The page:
Since the start of anti-regime protests in September 2022, the Iranian government has dismissed at least 52 dissident university professors.
Etemad, a notable reformist daily in Iran, released an article on Thursday outlining 52 professors who have been dismissed, forced into retirement, or barred from teaching. The article described this as the “second wave of professor removal in the name of purification” within the past year.
Earlier in August, the same daily published a list of 157 tenured professors who were terminated due to their criticism and dissenting viewpoints from 2006 to the end of August 2023. This extensive purge includes not only tenured faculty but also non-tenured lecturers who are being replaced by professors of a more “religious” and “revolutionary” nature.
Of the 157 previously announced names, 58 were removed during Ebrahim Raisi’s administration. The recent article adds 52 more names, illustrating the continuing effort by hardliners to eliminate dissenting voices from academia.
The daily clarified, “It is important to note that these names do not constitute an exhaustive list of all the professors removed over these 17 years. Rather, they are the names that Etemad has been able to confirm.”
Despite the academic year starting in less than a month, Etemad reports that the “distressing changes” within the educational system across 150 universities are ongoing.
The phenomenon of “political purification,” as referred to in Iranian media, extends beyond universities. Regime hardliners are also removing their rivals from various other organizations and institutions. The term “purification” was coined by former Parliament Speaker Ali Larijani to describe the ultraconservative allies of President Raisi, aiming to consolidate government power by sidelining other politicians and officials.
This trend within academia began during Mahmoud Ahmadinejad’s presidency and persisted through Hassan Rouhani’s administration and President Ebrahim Raisi’s term. Over these years, successive governments systematically expelled experienced professors for their “secular views” and other political reasons.
The second wave of purges, which emerged shortly after the protests of the Woman, Life, Freedom movement last September, has recently escalated with the support of senior officials.
While some officials attempted to portray the mass dismissals as unrelated to their support for nationwide protests sparked by the death of Mahsa Amini in police custody, many hardliner politicians openly endorse these actions and even call for harsher measures against the professors.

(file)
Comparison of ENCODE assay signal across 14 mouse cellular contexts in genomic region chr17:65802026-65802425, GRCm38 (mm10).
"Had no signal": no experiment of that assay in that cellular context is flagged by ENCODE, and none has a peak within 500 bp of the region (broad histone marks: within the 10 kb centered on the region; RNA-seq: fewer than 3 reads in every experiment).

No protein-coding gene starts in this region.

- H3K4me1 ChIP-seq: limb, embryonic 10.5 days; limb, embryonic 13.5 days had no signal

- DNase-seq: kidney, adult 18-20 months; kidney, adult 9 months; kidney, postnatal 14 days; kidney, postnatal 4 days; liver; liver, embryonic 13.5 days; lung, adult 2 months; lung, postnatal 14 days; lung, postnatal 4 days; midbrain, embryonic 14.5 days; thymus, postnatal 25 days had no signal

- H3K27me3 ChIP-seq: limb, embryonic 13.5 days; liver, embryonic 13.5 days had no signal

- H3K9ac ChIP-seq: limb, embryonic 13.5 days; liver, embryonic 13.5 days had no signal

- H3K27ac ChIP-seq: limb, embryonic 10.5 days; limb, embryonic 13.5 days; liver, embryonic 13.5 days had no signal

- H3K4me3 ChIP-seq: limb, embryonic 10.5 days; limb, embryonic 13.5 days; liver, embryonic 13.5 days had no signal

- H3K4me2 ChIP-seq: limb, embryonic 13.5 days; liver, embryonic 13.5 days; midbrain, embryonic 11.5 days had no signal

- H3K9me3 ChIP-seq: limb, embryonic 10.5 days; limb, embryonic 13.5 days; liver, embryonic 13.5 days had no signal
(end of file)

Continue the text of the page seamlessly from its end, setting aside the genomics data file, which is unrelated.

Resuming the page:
Notably, Hossein Shariatmadari, the hardline editor-in-chief of the Kayhan newspaper linked to Supreme Leader Ali Khamenei’s office, endorsed the decision to terminate professors who had expressed solidarity with the protests. Shariatmadari deemed their dismissal as the “minimum punishment.” He also welcomed the recruitment of ideologues for teaching roles, referring to Sharif University’s invitation of three hardliner figures, including Amir-Hossein Sabeti, a television presenter, to teach Islamic subjects.
This university purges have elicited criticism from Iranians and disapproval from some regime insiders, like Iran’s former nuclear chief Ali-Akbar Salehi, who also serves as the deputy head of the Academy of Sciences of the Islamic Republic of Iran. Salehi stated recently that the influx of unqualified academics replacing expelled professors would degrade the academic standard of universities, degrading their status.
According to some reports, President Raisi plans to introduce 15,000 “revolutionary” professors to academic faculties nationwide.
Top government officials, along with most university presidents and higher education officials, have refrained from acknowledging the political motivations behind the dismissals.
Hassan Khomeini, the grandson of Islamic Republic founder Ruhollah Khomeini, condemned the ongoing wave of dismissals as a “disturbing issue,” warning of severe consequences if the independence of universities and students is compromised.
This policy, which seems to be part of a broader initiative to eliminate regime critics from universities and suppress student protests, has also resulted in announced delays in the start of the academic term in certain universities. Additionally, some universities might resort to online lectures to reduce the likelihood of campus protests on the first anniversary of the Women, Life, Freedom movement.